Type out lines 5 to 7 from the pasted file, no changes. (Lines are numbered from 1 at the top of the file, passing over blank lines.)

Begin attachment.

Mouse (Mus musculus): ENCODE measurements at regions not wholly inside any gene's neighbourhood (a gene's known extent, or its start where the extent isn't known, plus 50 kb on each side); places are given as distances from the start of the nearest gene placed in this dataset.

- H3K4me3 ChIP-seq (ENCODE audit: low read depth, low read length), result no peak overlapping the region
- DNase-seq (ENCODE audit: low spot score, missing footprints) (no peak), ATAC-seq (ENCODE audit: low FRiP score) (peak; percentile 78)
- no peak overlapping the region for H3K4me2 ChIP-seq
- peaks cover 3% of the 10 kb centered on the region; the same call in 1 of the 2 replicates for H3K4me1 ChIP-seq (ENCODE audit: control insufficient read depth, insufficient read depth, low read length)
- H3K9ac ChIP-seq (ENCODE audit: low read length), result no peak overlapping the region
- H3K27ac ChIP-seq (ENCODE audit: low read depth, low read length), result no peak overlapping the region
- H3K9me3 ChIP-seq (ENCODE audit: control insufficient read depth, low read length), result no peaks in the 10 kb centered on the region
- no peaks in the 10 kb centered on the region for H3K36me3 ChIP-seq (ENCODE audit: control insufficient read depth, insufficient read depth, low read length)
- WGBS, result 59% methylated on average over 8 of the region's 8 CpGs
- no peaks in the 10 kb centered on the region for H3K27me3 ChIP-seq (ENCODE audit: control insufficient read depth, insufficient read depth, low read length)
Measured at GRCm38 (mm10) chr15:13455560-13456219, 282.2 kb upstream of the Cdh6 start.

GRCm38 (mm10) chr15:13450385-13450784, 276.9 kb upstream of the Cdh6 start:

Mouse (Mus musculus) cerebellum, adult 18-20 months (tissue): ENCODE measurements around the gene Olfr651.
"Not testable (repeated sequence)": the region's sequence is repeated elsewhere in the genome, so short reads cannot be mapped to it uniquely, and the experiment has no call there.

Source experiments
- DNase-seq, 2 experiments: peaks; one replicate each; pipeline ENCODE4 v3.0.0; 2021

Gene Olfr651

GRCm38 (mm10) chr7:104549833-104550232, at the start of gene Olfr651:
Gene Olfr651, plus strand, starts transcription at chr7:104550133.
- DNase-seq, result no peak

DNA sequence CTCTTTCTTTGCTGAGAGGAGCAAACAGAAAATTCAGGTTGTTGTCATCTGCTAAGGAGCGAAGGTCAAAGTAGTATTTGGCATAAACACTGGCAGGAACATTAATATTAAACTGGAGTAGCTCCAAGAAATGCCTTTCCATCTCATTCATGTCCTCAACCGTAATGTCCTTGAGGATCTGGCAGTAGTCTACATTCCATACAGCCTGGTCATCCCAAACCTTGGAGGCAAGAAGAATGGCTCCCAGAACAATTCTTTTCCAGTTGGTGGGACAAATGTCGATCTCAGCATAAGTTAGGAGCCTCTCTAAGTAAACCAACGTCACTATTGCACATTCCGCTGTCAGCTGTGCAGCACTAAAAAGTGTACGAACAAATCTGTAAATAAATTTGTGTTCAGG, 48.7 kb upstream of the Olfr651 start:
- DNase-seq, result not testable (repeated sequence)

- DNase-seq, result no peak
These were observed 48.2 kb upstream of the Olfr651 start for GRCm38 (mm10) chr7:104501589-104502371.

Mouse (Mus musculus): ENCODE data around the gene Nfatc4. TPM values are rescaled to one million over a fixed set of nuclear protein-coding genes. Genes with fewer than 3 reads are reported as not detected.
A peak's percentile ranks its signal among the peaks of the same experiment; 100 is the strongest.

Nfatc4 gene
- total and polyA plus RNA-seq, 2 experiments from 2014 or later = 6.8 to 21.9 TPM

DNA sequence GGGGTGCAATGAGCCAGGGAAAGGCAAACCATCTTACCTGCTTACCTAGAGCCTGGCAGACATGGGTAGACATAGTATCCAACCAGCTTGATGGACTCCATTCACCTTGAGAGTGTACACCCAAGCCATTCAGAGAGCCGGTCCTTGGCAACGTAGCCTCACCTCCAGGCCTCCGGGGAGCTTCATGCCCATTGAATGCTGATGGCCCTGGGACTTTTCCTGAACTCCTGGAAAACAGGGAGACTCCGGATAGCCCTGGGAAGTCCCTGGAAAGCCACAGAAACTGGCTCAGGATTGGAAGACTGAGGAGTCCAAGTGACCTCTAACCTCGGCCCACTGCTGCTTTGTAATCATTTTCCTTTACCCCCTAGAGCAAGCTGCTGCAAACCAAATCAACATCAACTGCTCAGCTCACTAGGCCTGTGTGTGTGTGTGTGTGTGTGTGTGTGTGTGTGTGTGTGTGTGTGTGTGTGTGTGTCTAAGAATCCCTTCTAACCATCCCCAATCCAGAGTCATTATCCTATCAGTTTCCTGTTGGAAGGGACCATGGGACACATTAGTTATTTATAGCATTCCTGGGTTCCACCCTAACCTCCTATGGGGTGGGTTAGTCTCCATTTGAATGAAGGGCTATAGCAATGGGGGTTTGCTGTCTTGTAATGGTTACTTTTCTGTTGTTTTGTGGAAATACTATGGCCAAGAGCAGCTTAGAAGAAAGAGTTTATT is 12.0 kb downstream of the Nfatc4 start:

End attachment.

- peaks cover 3% of the 10 kb centered on the region; the same call in 1 of the 2 replicates for H3K4me1 ChIP-seq (ENCODE audit: control insufficient read depth, insufficient read depth, low read length)
- H3K9ac ChIP-seq (ENCODE audit: low read length), result no peak overlapping the region
- H3K27ac ChIP-seq (ENCODE audit: low read depth, low read length), result no peak overlapping the region